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Vision deterioration in astronauts likely owing to lack of a day-night cycle in intracranial pressure: Scientists

Vision deterioration in astronauts is likely owing to the lack of a day-night cycle in intracranial pressure, say scientists

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Mars plans to send a manned mission to mars by 2030, Pixabay
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New York, Jan 19, 2017: Vision deterioration in astronauts is likely owing to the lack of a day-night cycle in intracranial pressure, say scientists, adding that using a vacuum device to lower pressure for part of each day might prevent the problem.

To study how zero-gravity conditions affect intracranial pressure, researchers from University of Texas Southwestern Medical Centre recruited volunteer patients who had had a port permanently placed in their head as part of treatment for cancer.

The ports provided a way for researchers to measure intracranial pressure.

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NASA flights then flew the eight volunteers one by one on steep up-and-down maneuvers (parabolic flights) that created 20-second intervals of weightlessness.

The researchers measured intracranial pressure during the zero-gravity intervals and compared these with intracranial pressure during standard times of sitting, lying face upward (supine), and lying with head inclined downward.

The findings showed that intracranial pressure in zero-gravity conditions, such as exists in space, is higher than when people are standing or sitting on Earth, but lower than when people are sleeping on Earth.

“These challenging experiments were among the most ambitious human studies ever attempted and changed the way we think about the effect of gravity – and its absence – on pressure inside the brain,” said senior author Dr Benjamin Levine, Professor of Internal Medicine.

It suggests that the constancy of pressure on the back of the eye causes the vision problems astronauts experience over time.

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“The information from these studies is already leading to novel partnerships with companies to develop tools to simulate the upright posture in space while astronauts sleep, thereby normalising the circadian variability in intracranial pressure,” added Dr Levine.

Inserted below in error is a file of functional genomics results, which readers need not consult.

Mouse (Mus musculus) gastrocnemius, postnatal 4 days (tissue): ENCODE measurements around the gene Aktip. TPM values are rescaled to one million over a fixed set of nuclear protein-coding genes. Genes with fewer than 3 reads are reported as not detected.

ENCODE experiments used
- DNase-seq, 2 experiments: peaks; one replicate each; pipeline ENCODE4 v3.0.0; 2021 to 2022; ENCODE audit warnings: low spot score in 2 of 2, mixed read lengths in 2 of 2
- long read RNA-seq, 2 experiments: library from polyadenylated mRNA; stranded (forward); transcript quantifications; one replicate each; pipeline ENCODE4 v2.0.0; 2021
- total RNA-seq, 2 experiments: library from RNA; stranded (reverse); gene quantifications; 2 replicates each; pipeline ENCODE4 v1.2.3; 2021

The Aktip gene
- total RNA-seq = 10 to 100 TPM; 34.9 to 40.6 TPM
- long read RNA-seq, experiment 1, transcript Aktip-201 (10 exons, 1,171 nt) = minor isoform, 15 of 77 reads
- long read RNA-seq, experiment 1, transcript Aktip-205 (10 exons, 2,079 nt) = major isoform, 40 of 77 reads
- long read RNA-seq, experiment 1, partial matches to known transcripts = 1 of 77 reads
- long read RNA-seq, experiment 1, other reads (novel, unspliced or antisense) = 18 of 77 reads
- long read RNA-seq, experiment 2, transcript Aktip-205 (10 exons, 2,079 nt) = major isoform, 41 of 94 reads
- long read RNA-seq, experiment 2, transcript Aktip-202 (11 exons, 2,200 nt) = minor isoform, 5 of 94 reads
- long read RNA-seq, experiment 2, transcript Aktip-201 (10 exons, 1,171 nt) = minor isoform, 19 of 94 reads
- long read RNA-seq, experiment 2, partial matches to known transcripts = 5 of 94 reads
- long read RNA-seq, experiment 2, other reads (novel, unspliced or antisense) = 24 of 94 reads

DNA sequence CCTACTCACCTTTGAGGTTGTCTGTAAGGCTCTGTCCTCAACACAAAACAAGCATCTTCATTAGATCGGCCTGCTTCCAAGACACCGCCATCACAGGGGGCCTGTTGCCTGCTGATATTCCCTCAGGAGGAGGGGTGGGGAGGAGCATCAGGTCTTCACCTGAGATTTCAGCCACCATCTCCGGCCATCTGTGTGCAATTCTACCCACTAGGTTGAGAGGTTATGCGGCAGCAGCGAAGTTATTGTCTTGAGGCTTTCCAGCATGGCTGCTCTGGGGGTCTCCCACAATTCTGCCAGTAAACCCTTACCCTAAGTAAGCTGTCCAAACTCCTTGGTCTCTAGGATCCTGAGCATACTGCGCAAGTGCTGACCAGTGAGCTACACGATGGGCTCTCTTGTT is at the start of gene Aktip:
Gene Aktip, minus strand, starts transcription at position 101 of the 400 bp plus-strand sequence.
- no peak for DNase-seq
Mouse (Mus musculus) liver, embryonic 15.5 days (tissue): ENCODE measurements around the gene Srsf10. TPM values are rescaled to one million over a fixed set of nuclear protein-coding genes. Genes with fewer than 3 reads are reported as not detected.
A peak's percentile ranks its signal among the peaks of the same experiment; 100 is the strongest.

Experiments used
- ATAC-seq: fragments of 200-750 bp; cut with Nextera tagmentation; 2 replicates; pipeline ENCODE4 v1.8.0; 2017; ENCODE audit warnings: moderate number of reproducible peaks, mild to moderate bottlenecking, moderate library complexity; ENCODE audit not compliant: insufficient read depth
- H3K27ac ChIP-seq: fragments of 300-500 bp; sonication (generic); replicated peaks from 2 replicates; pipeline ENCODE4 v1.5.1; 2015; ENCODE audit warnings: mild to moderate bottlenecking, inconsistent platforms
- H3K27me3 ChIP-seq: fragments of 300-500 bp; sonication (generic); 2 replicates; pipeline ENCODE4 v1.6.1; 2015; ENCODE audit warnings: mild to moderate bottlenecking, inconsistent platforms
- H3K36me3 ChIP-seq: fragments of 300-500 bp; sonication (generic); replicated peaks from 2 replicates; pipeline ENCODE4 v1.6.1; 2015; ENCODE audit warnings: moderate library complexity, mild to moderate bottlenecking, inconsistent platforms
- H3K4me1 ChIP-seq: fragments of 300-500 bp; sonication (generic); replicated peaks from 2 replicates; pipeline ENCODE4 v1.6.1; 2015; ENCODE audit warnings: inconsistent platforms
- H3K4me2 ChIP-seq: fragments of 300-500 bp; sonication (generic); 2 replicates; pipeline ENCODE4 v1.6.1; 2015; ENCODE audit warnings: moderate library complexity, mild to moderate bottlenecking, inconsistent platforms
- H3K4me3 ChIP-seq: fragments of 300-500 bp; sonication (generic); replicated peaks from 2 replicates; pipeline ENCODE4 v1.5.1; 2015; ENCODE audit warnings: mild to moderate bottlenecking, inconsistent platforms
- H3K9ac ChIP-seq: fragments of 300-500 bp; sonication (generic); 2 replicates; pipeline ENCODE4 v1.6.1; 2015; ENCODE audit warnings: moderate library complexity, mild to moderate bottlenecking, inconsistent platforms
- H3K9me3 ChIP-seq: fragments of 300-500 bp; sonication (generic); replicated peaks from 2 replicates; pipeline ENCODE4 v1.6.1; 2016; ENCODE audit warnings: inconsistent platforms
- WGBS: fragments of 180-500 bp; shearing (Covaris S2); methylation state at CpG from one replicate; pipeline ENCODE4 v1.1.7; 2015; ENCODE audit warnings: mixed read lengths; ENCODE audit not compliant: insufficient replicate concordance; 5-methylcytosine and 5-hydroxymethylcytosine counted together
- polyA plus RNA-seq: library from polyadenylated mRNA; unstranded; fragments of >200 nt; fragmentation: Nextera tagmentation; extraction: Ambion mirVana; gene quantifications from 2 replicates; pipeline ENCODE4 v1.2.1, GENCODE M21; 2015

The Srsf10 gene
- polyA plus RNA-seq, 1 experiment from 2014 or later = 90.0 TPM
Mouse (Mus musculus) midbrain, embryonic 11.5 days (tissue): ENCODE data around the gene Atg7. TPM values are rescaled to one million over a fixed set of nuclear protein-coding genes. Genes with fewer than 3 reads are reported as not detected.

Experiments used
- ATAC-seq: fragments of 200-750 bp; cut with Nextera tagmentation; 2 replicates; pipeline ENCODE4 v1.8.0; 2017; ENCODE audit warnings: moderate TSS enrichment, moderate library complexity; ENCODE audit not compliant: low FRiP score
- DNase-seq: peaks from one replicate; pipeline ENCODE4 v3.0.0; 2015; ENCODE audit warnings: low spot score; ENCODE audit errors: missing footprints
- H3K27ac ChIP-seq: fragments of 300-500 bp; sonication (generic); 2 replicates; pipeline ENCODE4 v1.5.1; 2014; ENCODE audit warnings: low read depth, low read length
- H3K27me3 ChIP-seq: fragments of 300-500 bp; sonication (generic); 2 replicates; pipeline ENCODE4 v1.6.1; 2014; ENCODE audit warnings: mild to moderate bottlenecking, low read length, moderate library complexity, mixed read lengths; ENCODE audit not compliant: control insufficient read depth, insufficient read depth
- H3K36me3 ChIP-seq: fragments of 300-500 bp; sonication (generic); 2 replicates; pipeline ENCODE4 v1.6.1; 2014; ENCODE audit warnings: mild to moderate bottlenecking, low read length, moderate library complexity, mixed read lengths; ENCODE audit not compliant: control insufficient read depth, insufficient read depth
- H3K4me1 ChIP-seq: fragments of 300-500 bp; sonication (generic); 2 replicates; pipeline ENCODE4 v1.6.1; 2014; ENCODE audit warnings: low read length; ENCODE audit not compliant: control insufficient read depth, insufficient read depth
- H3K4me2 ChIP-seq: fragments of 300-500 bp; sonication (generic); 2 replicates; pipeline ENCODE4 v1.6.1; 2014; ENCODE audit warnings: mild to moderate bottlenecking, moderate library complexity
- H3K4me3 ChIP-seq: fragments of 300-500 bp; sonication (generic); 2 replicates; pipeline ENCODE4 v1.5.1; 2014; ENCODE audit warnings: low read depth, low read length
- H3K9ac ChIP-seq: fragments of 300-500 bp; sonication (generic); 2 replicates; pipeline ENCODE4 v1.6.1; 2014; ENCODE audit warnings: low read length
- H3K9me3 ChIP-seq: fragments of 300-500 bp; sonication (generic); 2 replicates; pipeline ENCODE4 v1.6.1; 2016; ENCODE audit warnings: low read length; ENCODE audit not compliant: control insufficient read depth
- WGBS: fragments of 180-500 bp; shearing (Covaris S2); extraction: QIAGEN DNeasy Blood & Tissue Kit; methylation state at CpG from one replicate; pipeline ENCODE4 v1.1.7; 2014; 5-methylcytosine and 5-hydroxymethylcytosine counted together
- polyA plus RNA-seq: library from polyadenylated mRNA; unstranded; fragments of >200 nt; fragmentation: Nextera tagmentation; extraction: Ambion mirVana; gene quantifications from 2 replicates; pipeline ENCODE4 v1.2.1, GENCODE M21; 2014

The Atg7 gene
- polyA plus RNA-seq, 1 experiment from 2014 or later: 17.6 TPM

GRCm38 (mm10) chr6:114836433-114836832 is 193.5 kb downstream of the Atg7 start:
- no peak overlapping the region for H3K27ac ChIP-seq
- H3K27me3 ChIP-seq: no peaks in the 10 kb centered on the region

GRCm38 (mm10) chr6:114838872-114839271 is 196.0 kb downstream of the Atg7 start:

“The idea is that the astronauts would wear negative pressure clothing or a negative pressure device while they sleep, creating lower intracranial pressure for part of each 24 hours,” noted first author Dr Justin Lawley in a paper appeared in the Journal of Physiology. (IANS)

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Chandra Observatory By NASA Back in Action

Scientists are currently performing analyses and tests to determine what options were available to recover the gyro to operational performance

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NASA's Chandra Observatory back in action. Pixabay

NASA Chandra X-Ray Observatory, observing the universe in high-energy light since 1999, is back in action after suffering a glitch due to the failure of the gyroscope and going into safe mode last week.

The cause of Chandra’s safe mode on October 10 has now been understood and the Operations team has successfully returned the spacecraft to its normal pointing mode, according to the US space agency.

“The safe mode was caused by a glitch in one of Chandra’s gyroscopes resulting in a 3-second period of bad data that, in turn, led the on-board computer to calculate an incorrect value for the spacecraft momentum. The erroneous momentum indication then triggered the safe mode,” NASA said in a statement late on Monday.

The team has completed plans to switch gyroscopes and place the gyroscope that experienced the glitch in reserve.

Once configured with a series of pre-tested flight software patches, the team will return Chandra to science operations which are expected to commence by the end of this week, NASA said.

On October 10, Chandra X-ray Observatory entered safe mode, in which the observatory is put into a safe configuration, critical hardware is swapped to back-up units, the spacecraft points so that the solar panels get maximum sunlight, and the mirrors point away from the Sun.

Chandra is 19 years old, which is well beyond the original design lifetime of five years. In 2001, NASA extended its lifetime to 10 years.

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NASA’s Dawn spacecraft, which has been orbiting the dwarf planet Ceres since March 2015, is also nearly out of fuel and might run out as early as October. Flickr

The US space agency said that it was also continuing to work towards resuming science operations of the Hubble Space Telescope that on October 5, entered safe mode after one of the three gyroscopes (gyros) being used to point and steady the telescope failed.

Gyroscopes help spacecraft maintain proper orientation.

Scientists are currently performing analyses and tests to determine what options were available to recover the gyro to operational performance.

Till that time, science operations with Hubble have been suspended.

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Besides Chandra and Hubble, NASA’s planet-hunting Kepler space telescope is also almost out of fuel. Kepler has found about 70 per cent of all known alien worlds to date.

NASA’s Dawn spacecraft, which has been orbiting the dwarf planet Ceres since March 2015, is also nearly out of fuel and might run out as early as October.

The space agency’s Mars rovers Opportunity and Curiosity too have faced issues of late. (IANS)